It’s rare that I’ll write about one of my personal projects – maybe a casual link here and there – but today I want to share with you the link to a recent project that I’m particularly proud to bring to your attention. This past spring semester I engaged in a unique experience. For the first time in my career I served as the guest editor of a journal issue. A good friend and colleague, Lisa Finder, a librarian at Hunter College and current co-editor of Urban Library Journal, invited me to serve as the guest editor of the spring 2008 issue. When she said I could choose any theme I liked that sealed the deal. After some careful thought I decided to assemble a collection of articles that would showcase the creative abilities of librarians. We call this issue “The Creative Library“. Lauren Yannotta, also a librarian at Hunter College, is ULI’s other co-editor.
If you are new to Urban Library Journal you should know:
Urban Library Journal is an open access, refereed journal of research and discussion dealing with all aspects of urban libraries and librarianship, welcomes articles dealing with academic, research, public, school, and special libraries in an urban setting.
The editors and I were amazed at the number of quality manuscripts we received in response to our call for papers. Choosing those to include was quite difficult. I think you will find the articles in this issue offer great examples of creative librarians at their best. For an overview of what’s included take a look at my introduction to the issue. Here’s a snippet from that overview:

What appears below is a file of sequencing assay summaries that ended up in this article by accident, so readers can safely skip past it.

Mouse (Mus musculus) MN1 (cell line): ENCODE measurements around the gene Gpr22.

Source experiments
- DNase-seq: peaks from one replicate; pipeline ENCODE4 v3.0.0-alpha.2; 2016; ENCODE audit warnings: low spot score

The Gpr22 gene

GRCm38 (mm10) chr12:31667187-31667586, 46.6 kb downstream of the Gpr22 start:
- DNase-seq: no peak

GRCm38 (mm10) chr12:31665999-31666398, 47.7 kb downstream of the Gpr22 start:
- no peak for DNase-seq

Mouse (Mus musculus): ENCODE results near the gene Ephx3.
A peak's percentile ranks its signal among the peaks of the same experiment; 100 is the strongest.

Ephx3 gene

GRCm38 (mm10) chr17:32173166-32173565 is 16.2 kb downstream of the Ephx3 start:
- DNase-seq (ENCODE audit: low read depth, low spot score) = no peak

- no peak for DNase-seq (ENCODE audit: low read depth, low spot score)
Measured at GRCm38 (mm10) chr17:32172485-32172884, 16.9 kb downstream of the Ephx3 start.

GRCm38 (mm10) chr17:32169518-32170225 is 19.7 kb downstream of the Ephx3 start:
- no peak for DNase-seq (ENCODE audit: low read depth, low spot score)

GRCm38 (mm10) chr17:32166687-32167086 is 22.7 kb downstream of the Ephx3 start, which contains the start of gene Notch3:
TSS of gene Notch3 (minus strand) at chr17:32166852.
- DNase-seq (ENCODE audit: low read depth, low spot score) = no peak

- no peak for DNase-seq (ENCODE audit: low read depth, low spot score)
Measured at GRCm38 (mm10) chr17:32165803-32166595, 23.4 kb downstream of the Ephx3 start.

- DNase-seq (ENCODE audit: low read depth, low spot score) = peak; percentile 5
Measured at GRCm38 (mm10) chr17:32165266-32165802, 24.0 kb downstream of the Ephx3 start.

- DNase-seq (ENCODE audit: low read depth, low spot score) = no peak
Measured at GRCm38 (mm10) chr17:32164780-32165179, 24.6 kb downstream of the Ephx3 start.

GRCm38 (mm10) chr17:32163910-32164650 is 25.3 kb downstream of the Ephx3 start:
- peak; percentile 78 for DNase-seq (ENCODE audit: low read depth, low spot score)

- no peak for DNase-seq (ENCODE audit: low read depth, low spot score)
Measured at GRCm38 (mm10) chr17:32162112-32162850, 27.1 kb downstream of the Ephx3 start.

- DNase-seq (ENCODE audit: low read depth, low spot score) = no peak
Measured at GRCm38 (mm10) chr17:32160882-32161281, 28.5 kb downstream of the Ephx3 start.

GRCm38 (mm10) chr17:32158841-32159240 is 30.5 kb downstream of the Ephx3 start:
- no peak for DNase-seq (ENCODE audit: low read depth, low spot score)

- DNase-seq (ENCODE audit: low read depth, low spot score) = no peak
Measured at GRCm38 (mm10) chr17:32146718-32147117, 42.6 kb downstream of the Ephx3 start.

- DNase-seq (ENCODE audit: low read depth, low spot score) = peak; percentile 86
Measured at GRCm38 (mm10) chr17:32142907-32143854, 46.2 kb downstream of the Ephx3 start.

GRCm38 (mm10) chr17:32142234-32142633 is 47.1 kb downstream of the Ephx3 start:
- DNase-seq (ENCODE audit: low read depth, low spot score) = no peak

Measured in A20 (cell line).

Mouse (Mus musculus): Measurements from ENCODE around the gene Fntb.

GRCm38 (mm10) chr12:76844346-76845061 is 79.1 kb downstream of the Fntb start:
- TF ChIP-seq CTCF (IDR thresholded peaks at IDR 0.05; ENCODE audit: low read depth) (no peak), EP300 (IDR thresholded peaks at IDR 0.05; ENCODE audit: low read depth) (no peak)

Thatâ€™s why this special issue about creativity in libraries is just right for the times. First, itâ€™s important to celebrate the many creative minds working in this profession. Libraries have traditionally worked with restrained resource pools. To have come so far with so many successes is owing to the high levels of creative thinking in our libraries. Second, as we find ourselves in times of rapid change our most valuable asset is our ability to master the art of adaptation. If one program fails, if users seem to be going elsewhere for their information, if user expectations shift unexpectedly, then library workers must use their creativity to quickly adapt. By understanding our user communities, we can create new programs that leverage our skill sets to deliver new services and new ideas that will continue to make the library a community destination, both physical and virtual. We have compiled here a set of dynamic articles that demonstrate that there is no lack of creativity in the world of librarianship. But you probably already knew that. Anyone who has worked in this field for any length of time knows there are many creative people attracted to the field of librarianship. Yet we rarely use our journal literature to promote the many acts of creativity happening at our libraries. This special issue of Urban Library Journal changes that.
Did I say that this is a free, open access journal. So it’s free. What are you waiting for?